Here are the top six largest fish species (within around 33,100 described species).
But, first of all, what is a fish? At first, it looks like an easy question, but in fact it is not. There are a wide range of animals we call “fish”, so it is not easy to define what makes a fish “a fish”. A general description: “a fish is any member of a paraphyletic group of organisms that consist of all gill-bearing aquatic craniate animals that lack limbs with digits” (wikipedia).
All fishes have a brain protected by a braincase, and an obvious head region with eyes, teeth, and other sensory organs.
- are vertebrates with vertebrae protecting the spinal cord.
- live in water.
- breathe primarily with gills rather than lungs.
- have paired limbs, in the form of fins that aid in locomotion.
- are unable to regulate their own internal body temperatures.
- are covered with scales that protect their bodies.
But there are exceptions: hagfish aren’t vertebrates and don’t have scales; mudskippers can live outside the water, lungfish use lungs to breathe, lampreys don’t have paired fins, and tuna are warm blooded.
Fish can be found in nearly all aquatic environments, from high mountain streams (e.g., char and gudgeon) to the abyssal and even hadal depths of the deepest oceans (e.g., gulpers and anglerfish); in environments as hot as 104°F/40°C and as cold as 28°F/-2°C.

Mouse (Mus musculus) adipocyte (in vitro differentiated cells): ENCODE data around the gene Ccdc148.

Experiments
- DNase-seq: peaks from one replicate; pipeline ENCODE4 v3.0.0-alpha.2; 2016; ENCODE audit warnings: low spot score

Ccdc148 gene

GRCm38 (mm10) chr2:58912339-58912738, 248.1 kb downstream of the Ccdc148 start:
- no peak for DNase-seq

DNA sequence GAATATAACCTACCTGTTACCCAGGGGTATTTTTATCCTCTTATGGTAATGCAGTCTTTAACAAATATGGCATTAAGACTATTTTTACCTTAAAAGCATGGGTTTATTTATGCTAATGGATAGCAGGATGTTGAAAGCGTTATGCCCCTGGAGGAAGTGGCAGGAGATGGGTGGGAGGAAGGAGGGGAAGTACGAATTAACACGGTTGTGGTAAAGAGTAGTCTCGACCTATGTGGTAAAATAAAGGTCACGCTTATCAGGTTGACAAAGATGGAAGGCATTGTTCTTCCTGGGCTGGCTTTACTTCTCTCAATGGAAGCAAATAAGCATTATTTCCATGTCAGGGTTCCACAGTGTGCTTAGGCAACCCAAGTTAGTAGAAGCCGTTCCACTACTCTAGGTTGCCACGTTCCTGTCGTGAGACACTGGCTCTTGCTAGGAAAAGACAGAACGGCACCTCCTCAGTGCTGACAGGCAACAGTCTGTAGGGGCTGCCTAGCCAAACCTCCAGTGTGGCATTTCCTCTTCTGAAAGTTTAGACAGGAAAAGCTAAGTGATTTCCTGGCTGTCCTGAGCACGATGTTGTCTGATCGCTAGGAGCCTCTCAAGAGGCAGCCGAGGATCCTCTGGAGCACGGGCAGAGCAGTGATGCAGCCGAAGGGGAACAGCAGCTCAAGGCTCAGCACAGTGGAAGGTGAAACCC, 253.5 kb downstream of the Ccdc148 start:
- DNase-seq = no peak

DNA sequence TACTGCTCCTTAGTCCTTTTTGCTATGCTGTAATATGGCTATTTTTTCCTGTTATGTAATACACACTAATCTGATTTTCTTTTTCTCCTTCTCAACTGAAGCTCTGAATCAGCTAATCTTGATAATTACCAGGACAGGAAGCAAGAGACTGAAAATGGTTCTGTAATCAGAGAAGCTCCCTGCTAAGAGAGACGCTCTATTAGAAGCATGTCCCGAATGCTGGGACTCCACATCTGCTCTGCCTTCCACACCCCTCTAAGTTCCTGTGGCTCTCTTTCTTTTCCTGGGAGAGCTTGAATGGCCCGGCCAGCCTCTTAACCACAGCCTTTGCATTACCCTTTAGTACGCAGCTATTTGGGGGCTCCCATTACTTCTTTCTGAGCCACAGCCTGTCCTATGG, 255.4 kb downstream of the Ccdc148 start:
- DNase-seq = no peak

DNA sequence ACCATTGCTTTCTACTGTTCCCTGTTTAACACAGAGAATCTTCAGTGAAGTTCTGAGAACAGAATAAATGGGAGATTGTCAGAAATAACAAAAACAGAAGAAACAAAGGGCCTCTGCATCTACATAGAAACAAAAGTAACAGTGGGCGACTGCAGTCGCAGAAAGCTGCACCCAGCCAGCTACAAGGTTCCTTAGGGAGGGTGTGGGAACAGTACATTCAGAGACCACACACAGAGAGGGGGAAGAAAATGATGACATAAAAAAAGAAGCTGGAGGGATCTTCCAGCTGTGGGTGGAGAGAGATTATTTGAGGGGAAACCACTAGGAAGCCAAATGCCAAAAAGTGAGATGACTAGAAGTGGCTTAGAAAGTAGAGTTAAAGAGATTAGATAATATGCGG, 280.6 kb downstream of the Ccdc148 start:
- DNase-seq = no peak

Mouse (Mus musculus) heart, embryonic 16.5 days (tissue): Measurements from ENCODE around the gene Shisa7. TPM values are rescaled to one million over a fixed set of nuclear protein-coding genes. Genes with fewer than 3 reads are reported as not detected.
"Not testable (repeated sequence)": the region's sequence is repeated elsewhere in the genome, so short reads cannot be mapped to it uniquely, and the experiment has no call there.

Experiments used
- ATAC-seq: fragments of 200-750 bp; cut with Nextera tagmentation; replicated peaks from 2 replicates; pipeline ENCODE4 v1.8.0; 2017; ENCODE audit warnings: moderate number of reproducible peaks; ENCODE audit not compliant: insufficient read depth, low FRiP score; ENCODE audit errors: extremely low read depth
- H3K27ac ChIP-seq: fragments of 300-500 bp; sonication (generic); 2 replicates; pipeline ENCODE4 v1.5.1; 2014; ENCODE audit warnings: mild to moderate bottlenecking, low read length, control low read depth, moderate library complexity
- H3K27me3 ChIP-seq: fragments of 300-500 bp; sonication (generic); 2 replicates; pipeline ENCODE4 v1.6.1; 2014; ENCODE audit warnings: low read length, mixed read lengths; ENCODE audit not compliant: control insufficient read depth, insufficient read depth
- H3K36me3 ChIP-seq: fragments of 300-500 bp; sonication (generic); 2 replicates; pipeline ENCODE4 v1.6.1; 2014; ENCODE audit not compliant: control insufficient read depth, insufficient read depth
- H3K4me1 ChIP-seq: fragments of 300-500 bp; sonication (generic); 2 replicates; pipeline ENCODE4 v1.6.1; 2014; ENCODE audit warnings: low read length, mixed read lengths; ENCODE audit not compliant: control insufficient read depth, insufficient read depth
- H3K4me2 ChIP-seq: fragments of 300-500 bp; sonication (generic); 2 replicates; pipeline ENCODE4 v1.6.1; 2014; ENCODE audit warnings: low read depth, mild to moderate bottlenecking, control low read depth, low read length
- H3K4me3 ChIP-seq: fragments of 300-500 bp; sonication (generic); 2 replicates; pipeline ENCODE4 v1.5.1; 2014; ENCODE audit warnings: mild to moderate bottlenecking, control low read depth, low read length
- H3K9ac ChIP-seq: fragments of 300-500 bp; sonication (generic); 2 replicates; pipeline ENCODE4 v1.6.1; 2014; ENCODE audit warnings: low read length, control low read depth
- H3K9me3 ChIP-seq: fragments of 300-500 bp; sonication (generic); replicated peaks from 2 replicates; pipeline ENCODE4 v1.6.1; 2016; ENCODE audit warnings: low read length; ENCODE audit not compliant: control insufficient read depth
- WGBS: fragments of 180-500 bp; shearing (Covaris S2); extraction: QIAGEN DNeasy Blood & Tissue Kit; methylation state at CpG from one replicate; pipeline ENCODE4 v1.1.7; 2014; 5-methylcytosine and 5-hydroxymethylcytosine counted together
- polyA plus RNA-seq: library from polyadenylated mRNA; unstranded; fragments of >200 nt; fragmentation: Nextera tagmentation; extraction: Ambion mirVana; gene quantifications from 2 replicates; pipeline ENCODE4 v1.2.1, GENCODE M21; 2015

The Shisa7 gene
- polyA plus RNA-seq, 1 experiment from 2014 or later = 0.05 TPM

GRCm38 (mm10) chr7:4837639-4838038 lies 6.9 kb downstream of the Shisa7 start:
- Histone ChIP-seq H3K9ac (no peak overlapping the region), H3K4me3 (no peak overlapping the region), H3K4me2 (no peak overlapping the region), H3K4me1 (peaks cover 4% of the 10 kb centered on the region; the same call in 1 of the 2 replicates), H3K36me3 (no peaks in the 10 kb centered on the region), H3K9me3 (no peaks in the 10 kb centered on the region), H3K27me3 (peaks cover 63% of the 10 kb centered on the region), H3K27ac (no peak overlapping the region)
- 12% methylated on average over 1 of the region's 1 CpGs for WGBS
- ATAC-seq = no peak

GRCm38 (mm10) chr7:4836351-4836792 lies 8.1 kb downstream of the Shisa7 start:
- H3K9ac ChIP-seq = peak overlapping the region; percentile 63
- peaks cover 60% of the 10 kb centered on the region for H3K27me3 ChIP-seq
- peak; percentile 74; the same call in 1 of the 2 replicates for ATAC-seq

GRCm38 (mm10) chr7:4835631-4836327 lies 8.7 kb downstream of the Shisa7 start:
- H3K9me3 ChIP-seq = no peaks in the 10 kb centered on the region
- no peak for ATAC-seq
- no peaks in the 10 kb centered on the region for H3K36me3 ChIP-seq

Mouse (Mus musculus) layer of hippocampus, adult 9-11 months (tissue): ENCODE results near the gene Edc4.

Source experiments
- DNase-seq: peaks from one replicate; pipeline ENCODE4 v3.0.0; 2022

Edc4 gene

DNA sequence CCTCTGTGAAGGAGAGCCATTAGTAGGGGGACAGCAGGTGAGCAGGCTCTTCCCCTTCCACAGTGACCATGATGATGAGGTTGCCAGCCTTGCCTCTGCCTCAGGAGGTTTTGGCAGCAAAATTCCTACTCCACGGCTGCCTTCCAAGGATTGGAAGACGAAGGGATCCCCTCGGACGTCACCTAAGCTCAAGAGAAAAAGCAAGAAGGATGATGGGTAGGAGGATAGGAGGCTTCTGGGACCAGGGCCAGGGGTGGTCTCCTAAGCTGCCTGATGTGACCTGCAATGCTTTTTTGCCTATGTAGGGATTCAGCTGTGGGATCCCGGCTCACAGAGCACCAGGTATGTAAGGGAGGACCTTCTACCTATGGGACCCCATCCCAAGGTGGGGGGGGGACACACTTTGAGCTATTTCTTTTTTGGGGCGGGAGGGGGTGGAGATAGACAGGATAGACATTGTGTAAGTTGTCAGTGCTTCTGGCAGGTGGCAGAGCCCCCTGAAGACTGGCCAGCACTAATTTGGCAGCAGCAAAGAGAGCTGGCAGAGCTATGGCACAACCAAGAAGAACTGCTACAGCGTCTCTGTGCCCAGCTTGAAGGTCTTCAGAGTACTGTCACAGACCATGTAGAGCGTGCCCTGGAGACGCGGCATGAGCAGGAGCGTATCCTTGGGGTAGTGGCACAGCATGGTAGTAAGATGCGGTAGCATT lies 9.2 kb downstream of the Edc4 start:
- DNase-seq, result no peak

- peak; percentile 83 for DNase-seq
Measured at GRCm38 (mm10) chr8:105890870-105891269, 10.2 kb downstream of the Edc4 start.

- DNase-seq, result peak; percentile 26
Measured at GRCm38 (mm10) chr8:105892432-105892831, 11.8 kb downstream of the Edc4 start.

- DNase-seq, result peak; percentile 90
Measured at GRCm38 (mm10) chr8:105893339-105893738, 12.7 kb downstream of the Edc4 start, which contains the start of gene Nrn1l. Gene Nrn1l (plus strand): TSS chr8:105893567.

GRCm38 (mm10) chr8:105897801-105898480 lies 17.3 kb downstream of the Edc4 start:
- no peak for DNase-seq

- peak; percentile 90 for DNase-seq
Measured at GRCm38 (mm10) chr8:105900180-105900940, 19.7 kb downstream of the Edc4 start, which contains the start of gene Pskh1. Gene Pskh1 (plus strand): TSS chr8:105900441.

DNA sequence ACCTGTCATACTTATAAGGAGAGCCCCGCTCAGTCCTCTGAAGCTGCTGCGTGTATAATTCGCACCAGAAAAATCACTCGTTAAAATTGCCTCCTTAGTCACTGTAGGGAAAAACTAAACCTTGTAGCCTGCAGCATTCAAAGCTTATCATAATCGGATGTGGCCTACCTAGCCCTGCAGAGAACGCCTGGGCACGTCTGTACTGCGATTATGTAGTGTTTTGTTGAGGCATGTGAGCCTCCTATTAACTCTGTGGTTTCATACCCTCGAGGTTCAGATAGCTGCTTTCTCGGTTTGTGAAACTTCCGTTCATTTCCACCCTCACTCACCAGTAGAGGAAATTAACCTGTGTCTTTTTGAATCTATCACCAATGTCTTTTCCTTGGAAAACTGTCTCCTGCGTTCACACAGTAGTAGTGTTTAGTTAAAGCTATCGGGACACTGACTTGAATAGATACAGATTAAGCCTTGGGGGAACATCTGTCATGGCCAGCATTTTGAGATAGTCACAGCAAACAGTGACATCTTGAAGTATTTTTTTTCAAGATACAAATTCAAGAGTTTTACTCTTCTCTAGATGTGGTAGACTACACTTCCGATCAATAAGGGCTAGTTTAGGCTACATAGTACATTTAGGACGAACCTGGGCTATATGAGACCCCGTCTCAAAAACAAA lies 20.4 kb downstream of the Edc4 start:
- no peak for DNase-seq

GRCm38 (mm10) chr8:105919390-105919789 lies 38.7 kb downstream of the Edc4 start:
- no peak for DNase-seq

And here are our top six largest living fish, in reversed order.
6. Great White Shark (up to 6.4 meters / 21 feet)
The great white shark (scientific name: Carcharodon carcharias) is the largest predatory fish on Earth. According to the Guinness World Records Book, full-grown adults are average 4.3–4.6 m (14–15 ft) in length, and generally weigh 520–770 kg (1,150-1,700 lb). But they can grow up to 6.4 meters / 21 feet, and there are many claims of huge specimens up to 10 m (33 ft) in length (most of these claims are unverifiable, and probably false).
5.Beluga (sturgeon) (up to 7.2 meters / 23 feet 8 in)
The beluga or European sturgeon (Huso huso) is a large predator which feeds mostly on fish, also rarely consuming waterfowl and seal pups. It is a species of anadromous fish (the fish migrate from the sea up into fresh water to spawn; examples are salmon and striped bass – Greek: ἀνά ana, “up” and δρόμος dromos, “course”) in the sturgeon family (Acipenseridae) of order Acipenseriformes. It is found primarily in the Caspian and Black Sea basins, and occasionally in the Adriatic Sea.